It takes a pretty versatile actor to portray Gloria Akalitus on Nurse Jackie, Nancy McNally on The West Wing, and Lance Armstrong. But in your case, versatile is only the start of it. You have done no less than create a whole new genre, that of documentary theatre. In what the MacArthur Foundation, in awarding you a “genius grant,” called “a blend of theatrical art, social commentary, journalism, and intimate reverie,” you interview ranges of people and interpret their words in virtuosic, one-woman, multi-character performance. This work has often enabled members of communities and organizations, especially those experiencing conflict, to actually hear each other for the first time. Among your more public works, Fires in the Mirror focused on the Crown Heights riot, as did Twilight on the riots in L.A. The Arizona Project examined women’s relationships to justice and the law, while Let Me Down Easy, which was about medicine and healthcare, explored the meaning of grace. “I try to embody America by embodying its words,” you have said, and of Let Me Down Easy that “in this case they are words about the deepest human experiences: mortality and nobility of character, perseverance, hope, and acceptance.”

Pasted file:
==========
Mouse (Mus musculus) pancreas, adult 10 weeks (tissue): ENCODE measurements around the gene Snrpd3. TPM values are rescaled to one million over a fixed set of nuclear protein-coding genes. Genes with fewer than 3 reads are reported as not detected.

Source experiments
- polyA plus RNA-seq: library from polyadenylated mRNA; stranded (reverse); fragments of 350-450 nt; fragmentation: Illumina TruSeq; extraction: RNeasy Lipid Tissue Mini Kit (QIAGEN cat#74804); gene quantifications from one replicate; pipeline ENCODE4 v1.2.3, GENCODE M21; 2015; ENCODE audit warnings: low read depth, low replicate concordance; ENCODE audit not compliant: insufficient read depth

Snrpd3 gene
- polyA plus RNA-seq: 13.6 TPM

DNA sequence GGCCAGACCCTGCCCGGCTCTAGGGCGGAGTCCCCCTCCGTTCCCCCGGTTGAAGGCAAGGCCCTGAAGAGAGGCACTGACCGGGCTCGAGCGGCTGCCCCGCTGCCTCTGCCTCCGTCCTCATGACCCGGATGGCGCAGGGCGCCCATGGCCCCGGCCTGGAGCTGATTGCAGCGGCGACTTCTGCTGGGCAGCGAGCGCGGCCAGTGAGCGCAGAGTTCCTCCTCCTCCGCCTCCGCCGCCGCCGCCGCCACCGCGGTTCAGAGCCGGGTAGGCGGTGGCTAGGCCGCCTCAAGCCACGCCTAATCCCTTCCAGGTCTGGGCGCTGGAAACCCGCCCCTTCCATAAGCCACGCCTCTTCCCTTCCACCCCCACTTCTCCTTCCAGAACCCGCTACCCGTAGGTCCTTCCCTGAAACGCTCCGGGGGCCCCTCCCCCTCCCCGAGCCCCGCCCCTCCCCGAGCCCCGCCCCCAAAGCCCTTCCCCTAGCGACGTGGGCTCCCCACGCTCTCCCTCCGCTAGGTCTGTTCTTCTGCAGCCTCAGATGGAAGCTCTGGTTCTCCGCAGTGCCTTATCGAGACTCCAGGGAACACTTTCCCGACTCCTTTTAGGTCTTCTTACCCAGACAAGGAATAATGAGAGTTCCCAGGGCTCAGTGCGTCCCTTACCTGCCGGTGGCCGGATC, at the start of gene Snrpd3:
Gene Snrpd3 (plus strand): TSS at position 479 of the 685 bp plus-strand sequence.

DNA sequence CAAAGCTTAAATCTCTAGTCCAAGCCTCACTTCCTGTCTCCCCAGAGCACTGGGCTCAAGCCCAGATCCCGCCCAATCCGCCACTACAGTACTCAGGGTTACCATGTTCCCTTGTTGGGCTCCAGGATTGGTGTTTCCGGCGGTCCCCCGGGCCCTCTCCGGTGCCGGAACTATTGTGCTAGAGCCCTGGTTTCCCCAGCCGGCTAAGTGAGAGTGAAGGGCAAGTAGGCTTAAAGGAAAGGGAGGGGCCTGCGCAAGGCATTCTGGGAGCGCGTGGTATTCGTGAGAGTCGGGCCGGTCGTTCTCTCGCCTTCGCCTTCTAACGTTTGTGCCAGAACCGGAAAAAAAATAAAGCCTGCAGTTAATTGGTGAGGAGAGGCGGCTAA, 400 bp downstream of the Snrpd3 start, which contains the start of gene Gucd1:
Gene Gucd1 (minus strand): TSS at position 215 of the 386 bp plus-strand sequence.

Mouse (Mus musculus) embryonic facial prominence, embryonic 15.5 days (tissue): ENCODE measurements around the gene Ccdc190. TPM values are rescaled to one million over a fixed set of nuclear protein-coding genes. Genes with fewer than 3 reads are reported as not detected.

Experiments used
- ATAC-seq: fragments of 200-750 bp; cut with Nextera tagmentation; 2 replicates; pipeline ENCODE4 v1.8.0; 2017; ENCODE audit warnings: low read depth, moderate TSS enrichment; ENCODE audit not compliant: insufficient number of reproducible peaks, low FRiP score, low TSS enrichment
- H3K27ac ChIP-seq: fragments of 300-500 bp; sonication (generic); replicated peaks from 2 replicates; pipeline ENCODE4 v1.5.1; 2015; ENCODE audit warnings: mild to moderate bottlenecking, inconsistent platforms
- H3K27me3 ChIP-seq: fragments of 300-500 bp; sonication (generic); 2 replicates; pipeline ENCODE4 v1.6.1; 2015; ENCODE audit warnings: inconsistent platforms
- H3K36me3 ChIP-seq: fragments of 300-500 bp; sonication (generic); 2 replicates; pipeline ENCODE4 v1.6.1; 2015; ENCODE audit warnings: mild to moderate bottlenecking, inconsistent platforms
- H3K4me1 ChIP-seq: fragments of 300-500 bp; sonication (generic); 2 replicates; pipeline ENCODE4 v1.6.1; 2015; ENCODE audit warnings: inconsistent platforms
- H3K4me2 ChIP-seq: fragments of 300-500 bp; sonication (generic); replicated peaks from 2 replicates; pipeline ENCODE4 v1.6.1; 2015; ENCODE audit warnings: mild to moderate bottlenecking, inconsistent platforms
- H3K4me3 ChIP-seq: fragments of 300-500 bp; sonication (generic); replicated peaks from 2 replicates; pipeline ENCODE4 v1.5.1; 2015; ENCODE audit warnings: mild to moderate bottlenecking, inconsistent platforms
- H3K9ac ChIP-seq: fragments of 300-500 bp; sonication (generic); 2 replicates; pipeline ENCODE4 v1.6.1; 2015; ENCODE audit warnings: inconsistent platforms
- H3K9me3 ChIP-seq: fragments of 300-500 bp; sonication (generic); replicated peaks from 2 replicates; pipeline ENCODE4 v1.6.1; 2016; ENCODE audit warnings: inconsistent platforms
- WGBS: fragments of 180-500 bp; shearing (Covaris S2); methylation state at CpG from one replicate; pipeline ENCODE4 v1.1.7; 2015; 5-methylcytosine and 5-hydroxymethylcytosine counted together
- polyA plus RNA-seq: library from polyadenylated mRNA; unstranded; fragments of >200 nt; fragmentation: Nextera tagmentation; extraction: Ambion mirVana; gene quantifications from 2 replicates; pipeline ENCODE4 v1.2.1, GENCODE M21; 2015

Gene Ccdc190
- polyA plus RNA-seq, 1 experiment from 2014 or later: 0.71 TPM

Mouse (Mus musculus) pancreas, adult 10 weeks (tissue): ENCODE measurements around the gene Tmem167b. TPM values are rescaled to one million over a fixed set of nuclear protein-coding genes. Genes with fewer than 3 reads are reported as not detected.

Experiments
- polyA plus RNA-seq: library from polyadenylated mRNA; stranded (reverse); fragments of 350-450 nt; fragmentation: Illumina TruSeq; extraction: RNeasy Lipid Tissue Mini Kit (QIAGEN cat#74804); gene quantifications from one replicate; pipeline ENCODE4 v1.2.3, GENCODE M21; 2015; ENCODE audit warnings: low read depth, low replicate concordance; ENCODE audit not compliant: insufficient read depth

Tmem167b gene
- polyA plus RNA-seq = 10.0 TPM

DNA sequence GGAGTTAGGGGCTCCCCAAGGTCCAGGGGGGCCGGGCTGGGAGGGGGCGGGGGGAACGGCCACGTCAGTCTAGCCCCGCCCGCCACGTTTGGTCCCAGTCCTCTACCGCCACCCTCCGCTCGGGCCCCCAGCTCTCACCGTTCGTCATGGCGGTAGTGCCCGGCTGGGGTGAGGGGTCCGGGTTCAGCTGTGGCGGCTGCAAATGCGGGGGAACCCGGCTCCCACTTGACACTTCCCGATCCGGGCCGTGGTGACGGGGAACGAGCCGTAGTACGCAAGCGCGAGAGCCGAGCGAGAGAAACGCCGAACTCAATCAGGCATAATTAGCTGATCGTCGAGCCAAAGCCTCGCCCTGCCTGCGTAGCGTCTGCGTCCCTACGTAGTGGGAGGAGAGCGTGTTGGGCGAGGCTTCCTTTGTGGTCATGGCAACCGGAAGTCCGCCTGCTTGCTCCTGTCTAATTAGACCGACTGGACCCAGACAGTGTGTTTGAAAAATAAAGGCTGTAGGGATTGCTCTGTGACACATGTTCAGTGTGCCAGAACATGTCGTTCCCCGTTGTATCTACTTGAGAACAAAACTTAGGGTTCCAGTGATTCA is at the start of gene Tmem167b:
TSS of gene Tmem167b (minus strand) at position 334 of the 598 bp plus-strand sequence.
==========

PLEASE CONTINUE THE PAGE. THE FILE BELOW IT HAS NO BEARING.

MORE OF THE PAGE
I hereby declare you recipient of the honorary degree Doctor of Fine Arts, entitled to all the rights, honors, and privileges appertaining thereto.
June 3, 2012